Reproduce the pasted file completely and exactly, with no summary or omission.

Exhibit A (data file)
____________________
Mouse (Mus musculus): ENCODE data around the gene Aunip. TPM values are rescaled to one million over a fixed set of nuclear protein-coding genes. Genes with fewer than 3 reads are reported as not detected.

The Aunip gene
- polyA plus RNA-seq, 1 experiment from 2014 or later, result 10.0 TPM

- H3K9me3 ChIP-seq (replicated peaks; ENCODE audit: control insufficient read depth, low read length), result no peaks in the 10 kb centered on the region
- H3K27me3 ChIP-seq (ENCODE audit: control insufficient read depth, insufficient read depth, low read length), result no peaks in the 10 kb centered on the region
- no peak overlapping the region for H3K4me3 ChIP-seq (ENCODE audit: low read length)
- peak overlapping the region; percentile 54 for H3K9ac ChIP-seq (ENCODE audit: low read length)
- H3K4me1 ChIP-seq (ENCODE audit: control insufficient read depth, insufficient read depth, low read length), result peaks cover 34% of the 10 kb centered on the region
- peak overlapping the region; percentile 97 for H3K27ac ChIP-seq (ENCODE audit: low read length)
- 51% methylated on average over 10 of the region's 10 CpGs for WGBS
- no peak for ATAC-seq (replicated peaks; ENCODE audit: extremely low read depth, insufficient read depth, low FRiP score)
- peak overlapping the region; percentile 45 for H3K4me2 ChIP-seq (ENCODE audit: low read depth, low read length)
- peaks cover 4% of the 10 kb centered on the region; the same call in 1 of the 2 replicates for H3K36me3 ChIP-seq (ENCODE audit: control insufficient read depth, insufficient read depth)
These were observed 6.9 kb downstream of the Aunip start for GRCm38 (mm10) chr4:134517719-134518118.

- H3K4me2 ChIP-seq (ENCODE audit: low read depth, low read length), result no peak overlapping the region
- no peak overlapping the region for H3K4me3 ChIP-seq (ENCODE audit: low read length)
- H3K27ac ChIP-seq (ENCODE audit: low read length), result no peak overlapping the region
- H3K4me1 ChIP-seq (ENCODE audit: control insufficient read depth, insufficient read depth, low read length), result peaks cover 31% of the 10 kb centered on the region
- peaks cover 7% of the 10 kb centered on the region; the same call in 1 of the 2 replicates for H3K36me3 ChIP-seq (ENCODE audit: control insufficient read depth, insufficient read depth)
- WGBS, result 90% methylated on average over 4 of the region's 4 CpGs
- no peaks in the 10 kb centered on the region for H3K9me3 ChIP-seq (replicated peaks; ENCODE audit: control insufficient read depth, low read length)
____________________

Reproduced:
Mouse (Mus musculus): ENCODE data around the gene Aunip. TPM values are rescaled to one million over a fixed set of nuclear protein-coding genes. Genes with fewer than 3 reads are reported as not detected.

The Aunip gene
- polyA plus RNA-seq, 1 experiment from 2014 or later, result 10.0 TPM

- H3K9me3 ChIP-seq (replicated peaks; ENCODE audit: control insufficient read depth, low read length), result no peaks in the 10 kb centered on the region
- H3K27me3 ChIP-seq (ENCODE audit: control insufficient read depth, insufficient read depth, low read length), result no peaks in the 10 kb centered on the region
- no peak overlapping the region for H3K4me3 ChIP-seq (ENCODE audit: low read length)
- peak overlapping the region; percentile 54 for H3K9ac ChIP-seq (ENCODE audit: low read length)
- H3K4me1 ChIP-seq (ENCODE audit: control insufficient read depth, insufficient read depth, low read length), result peaks cover 34% of the 10 kb centered on the region
- peak overlapping the region; percentile 97 for H3K27ac ChIP-seq (ENCODE audit: low read length)
- 51% methylated on average over 10 of the region's 10 CpGs for WGBS
- no peak for ATAC-seq (replicated peaks; ENCODE audit: extremely low read depth, insufficient read depth, low FRiP score)
- peak overlapping the region; percentile 45 for H3K4me2 ChIP-seq (ENCODE audit: low read depth, low read length)
- peaks cover 4% of the 10 kb centered on the region; the same call in 1 of the 2 replicates for H3K36me3 ChIP-seq (ENCODE audit: control insufficient read depth, insufficient read depth)
These were observed 6.9 kb downstream of the Aunip start for GRCm38 (mm10) chr4:134517719-134518118.

- H3K4me2 ChIP-seq (ENCODE audit: low read depth, low read length), result no peak overlapping the region
- no peak overlapping the region for H3K4me3 ChIP-seq (ENCODE audit: low read length)
- H3K27ac ChIP-seq (ENCODE audit: low read length), result no peak overlapping the region
- H3K4me1 ChIP-seq (ENCODE audit: control insufficient read depth, insufficient read depth, low read length), result peaks cover 31% of the 10 kb centered on the region
- peaks cover 7% of the 10 kb centered on the region; the same call in 1 of the 2 replicates for H3K36me3 ChIP-seq (ENCODE audit: control insufficient read depth, insufficient read depth)
- WGBS, result 90% methylated on average over 4 of the region's 4 CpGs
- no peaks in the 10 kb centered on the region for H3K9me3 ChIP-seq (replicated peaks; ENCODE audit: control insufficient read depth, low read length)